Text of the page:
Zombies Lake (1981) poster

Zombies’ Lake (1981)

Rating:

aka Zombie Lake
(Le Lac des Morts Vivantes)


France/Spain. 1981.

Crew

Director – J.A. Laser [Jean Rollin], Screenplay – A.L. Mariaux [Jess Franco], Story – Julian Esteran, Producers – Marius Lesoeur & Daniel White, Photography – Max Monteillet, Music – Daniel White, Special Effects – Michael Nizza, Makeup – Christiane Sauvage. Production Company – Eurocine/J.E. Films.

Cast

Howard Vernon (The Mayor), Pierre Escourrou (German Soldier), Anouchka (Helena), Marcia Sharif (Katya), Robert Foster (Morane), Youri Rad (Chanac), Nadine Pascale (Helena’s Mother), Jean Rollin (Stiltz)


Plot

In a small French village, zombies rise from the local lake and attack people. Katya comes to town, wanting to write a book about the lake that the locals have named Hell Lake and believe is haunted. The mayor tells her the story of the lake. During World War II, the town was occupied by German soldiers. The locals rose up against the Germans and killed them, dumping their bodies in the lake. Now the zombified Nazi soldiers emerge from the lake and begin killing the locals.


During the 1970s, a cult grew up around French director Jean Rollin (1939-2010) for his fetishistic, strikingly poetic vampire films. The films that most of the Rollin cult rest on are his earliest ones that consist of The Rape of the Vampire (1968), The Naked Vampire (1970), Le Frisson des Vampires (1971) and Virgins and Vampires/Caged Virgins (1971). Beyond that point, Rollin made numerous films in either the horror or sex genres throughout the 1970s and 80s. (See below for Jean Rollin’s other films).

The Nazi zombie film is a sub-genre that has turned up with persistent regularity since the 1970s. The fad was kicked off by the modestly effective US-made Shock Waves (1977). There was then a cluster of such films made in the early 1980s with Night of the Zombies (1981), Jess Franco’s Oasis of the Zombies (1981) and Zombies’ Lake. The genre underwent a revival in the late 2000s with Outpost (2007) and Dead Snow (2009), both of which have produced sequels, War of the Dead (2011), even as a Found Footage film shot in First Person Shooter perspective with Bunker of the Dead (2015). (For a more detailed overview see the essay Nazis in Fantastic Cinema).

Veteran Spanish exploitation director Jess Franco was originally signed on to direct Zombies’ Lake but left after disagreements with the producers and went off to make his own Nazi zombie film with the abovementioned Oasis of the Zombies. Franco still writes the screenplay where he is credited as A.L. Mariaux. Jean Rollin stepped in to take over as director with only a few days’ notice. Much of the directorial work was shared between Rollin and assistant director Julian de Laserna where they are credited as J.A. Laser. For many years after, Rollin purportedly refused to acknowledge he had directed the film.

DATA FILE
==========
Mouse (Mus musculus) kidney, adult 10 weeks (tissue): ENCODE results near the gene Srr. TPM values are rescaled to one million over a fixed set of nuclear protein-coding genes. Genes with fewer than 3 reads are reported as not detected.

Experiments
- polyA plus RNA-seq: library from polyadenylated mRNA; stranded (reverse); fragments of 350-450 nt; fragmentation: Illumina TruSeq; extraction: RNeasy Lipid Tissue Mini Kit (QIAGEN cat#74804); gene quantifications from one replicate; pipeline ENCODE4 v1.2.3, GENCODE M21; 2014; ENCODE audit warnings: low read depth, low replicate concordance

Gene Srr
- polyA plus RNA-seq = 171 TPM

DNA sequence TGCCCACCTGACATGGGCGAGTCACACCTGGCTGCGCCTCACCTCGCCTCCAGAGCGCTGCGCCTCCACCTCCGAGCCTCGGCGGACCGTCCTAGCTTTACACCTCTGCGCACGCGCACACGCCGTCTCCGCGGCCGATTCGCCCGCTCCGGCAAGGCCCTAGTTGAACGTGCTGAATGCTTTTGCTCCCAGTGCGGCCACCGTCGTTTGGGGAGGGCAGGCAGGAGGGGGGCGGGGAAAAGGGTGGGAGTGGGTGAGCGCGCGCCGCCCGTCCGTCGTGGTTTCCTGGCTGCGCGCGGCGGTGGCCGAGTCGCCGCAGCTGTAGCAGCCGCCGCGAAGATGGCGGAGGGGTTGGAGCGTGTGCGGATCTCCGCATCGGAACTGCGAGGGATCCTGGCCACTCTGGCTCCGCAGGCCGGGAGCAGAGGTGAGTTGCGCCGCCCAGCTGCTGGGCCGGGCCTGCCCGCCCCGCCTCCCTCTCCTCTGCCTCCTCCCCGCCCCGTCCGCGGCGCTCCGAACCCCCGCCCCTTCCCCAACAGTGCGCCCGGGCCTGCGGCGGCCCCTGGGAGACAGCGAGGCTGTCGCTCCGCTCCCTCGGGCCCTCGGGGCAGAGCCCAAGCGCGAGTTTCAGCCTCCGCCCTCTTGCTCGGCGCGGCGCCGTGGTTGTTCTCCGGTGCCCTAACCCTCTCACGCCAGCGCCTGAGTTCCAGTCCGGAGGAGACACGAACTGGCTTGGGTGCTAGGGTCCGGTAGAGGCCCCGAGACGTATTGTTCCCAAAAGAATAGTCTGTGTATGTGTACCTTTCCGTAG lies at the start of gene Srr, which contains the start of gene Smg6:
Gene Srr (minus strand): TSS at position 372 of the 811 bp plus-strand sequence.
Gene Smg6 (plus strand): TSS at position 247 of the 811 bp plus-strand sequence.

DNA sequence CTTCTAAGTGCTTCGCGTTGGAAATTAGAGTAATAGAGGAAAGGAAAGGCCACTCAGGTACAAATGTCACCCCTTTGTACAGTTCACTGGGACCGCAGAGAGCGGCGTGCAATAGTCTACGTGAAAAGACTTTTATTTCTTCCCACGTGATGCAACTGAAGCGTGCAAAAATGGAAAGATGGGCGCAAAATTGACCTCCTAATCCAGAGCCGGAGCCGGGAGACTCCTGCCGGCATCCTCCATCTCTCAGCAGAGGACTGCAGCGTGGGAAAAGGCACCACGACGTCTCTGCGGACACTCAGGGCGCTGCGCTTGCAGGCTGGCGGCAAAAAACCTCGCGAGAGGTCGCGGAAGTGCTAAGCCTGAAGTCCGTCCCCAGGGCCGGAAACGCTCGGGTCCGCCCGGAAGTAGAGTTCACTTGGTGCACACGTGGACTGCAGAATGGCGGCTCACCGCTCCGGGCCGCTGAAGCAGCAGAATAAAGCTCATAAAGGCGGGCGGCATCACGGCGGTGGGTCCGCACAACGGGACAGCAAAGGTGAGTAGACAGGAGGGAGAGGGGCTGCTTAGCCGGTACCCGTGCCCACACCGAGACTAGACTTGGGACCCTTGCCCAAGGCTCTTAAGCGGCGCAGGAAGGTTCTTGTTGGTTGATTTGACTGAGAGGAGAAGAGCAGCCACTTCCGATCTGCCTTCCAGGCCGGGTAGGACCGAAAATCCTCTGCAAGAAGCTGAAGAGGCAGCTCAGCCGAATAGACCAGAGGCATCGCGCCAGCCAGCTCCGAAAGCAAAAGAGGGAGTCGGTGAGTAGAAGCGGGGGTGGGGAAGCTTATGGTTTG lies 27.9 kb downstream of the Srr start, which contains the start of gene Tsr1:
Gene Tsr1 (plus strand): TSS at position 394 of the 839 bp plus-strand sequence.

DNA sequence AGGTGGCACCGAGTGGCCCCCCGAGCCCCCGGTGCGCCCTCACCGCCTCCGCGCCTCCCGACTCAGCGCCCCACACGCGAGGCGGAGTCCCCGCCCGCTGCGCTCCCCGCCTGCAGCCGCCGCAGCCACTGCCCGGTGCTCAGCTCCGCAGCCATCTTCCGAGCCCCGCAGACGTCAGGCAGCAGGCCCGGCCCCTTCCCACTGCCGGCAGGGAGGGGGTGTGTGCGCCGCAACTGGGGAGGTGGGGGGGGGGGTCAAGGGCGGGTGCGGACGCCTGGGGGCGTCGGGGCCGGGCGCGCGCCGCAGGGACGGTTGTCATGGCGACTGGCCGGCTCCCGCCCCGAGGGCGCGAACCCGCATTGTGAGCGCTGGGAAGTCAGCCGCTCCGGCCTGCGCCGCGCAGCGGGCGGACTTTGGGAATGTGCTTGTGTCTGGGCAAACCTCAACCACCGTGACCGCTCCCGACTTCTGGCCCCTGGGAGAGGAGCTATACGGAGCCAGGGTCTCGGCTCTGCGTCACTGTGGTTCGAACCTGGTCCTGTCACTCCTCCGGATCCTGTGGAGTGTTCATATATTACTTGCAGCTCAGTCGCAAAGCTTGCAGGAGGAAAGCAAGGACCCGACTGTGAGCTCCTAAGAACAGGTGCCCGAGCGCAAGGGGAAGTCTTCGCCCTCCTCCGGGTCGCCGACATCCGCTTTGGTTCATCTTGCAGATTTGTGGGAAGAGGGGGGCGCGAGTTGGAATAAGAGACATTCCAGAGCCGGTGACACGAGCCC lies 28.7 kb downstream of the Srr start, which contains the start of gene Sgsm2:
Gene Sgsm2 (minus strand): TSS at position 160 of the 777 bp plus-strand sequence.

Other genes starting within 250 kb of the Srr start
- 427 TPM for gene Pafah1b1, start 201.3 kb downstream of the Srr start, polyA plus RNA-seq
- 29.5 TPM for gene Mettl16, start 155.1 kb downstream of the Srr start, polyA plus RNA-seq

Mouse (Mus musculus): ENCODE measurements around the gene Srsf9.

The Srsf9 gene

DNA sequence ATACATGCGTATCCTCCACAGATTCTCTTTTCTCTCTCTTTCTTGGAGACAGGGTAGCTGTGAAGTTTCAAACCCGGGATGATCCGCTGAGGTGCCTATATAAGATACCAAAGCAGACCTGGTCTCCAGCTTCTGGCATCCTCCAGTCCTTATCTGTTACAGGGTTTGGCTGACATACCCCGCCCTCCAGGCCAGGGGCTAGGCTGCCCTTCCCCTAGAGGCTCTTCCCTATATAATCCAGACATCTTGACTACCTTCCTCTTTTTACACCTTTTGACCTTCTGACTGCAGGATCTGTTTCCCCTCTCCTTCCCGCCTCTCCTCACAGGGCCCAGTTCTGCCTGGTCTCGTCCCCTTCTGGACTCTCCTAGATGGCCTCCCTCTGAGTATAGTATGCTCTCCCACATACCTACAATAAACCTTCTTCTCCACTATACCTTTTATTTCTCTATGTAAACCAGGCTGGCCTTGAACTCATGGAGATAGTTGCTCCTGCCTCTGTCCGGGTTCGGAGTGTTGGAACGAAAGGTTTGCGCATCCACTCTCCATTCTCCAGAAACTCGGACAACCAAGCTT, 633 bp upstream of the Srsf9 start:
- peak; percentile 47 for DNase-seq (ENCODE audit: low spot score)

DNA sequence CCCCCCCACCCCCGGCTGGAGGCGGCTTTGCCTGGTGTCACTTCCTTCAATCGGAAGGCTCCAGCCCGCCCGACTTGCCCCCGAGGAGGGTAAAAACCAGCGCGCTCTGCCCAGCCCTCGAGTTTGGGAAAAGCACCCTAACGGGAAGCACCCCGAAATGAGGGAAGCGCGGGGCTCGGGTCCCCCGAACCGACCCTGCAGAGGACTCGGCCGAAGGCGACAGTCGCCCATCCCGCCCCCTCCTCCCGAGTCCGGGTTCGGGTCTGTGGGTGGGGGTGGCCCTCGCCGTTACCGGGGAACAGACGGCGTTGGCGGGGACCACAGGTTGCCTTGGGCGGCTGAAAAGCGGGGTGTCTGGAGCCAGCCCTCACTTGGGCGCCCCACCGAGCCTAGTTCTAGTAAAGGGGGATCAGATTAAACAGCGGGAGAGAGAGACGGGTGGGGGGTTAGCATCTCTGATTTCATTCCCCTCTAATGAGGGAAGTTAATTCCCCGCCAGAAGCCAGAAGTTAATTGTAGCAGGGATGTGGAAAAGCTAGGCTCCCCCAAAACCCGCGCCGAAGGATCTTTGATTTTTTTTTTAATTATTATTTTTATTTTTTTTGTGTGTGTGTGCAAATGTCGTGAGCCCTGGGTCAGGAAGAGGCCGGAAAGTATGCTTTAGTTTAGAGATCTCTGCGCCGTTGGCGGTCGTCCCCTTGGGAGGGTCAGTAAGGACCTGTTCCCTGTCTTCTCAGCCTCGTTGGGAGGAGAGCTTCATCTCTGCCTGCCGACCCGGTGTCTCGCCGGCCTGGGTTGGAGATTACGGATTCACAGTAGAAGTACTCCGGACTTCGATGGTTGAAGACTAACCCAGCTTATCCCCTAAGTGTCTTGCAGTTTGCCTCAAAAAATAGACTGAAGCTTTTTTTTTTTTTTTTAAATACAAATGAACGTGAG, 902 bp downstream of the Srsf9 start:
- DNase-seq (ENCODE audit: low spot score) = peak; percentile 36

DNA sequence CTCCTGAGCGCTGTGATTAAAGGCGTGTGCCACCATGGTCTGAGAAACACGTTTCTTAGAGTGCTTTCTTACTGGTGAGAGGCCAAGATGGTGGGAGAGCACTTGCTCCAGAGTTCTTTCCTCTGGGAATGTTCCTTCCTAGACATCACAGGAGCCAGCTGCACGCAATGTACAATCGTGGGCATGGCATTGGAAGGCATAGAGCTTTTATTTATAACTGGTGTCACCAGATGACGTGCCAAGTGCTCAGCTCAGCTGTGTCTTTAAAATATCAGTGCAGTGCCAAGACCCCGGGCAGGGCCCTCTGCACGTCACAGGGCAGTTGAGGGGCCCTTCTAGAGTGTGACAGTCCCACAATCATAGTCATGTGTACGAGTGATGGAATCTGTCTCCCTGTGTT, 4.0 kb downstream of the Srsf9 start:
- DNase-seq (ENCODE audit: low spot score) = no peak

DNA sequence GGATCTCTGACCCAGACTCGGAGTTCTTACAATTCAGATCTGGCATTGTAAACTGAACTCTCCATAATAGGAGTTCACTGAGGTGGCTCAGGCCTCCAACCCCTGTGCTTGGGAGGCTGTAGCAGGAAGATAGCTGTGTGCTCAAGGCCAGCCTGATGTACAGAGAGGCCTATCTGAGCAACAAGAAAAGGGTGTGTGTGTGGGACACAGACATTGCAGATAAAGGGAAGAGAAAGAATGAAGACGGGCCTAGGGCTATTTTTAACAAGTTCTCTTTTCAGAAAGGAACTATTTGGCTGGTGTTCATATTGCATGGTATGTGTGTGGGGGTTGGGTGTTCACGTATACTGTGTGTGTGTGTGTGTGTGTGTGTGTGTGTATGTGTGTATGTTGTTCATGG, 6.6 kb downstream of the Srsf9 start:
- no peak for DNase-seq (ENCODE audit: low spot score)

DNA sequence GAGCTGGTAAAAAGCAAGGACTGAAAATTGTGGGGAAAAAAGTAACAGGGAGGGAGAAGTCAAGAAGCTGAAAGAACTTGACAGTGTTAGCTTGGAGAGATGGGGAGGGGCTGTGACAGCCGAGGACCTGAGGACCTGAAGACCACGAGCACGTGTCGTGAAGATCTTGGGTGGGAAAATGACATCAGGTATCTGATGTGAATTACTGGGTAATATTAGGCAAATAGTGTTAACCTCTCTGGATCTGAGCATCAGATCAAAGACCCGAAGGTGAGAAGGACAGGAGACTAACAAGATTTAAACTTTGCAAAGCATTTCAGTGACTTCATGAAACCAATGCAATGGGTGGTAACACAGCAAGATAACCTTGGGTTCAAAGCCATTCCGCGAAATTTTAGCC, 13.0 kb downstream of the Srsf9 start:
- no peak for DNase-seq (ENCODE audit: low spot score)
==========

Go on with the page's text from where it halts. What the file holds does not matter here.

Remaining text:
Nazi zombies rise from the lake in Zombies Lake (1981)
Nazi zombies rise from the lake

Jean Rollin has made some acclaimed contributions to the vampire film. He has also done some excellent work with the Zombie Film elsewhere – Pesticide/The Grapes of Death (1978) and in particular The Living Dead Girl (1982), one of the most unique treatments of the theme. Alas, Zombies’ Lake cannot count among those. It and the other two Nazi zombie films of this period, Oasis of the Zombies and Night of the Zombies, count as some of the dreariest entries of the wave of 1980s zombie films. You have sympathies for Rollin’s wanting to distance himself from the film.

While Jean Rollin’s other films have an arty stylishness that have made them cult items, Zombies’ Lake is so dreary and dull it could be used as a sleep aid. It has no real plot, just various happenings around the town. Every so often these are scenes where various girls find some occasion to strip off and go swimming in the lake and get devoured as the zombies rise up. The most imaginative moment comes at the start as a girl goes swimming nude as a zombie on the lake floor awakens and reaches up towards her, a scene that reminds of the classic one where Julia Adams goes swimming in The Creature from the Black Lagoon (1954). The zombies themselves are pitiful – some of the least convincing of the 80s wave – mostly consisting of the actors with green makeup on their faces where you can clearly see that the makeup job ends at their chin and their necks and below are just regular skin.

Jean Rollin’s other genre films include The Rape of the Vampire (1968), The Naked Vampire (1970), Le Frisson des Vampires (1971), Virgins and Vampires/Caged Virgins (1971), The Iron Rose (1973), Demoniacs/Curse of the Living Dead (1974), Lips of Blood (1975), Pesticide/The Grapes of Death (1978), Fascination (1979), The Night of the Hunted (1980), The Living Dead Girl (1982), Two Orphan Vampires (1997), The Fiancee of Dracula (2002), Night of the Clocks (2007) and The Mask of Medusa (2010).


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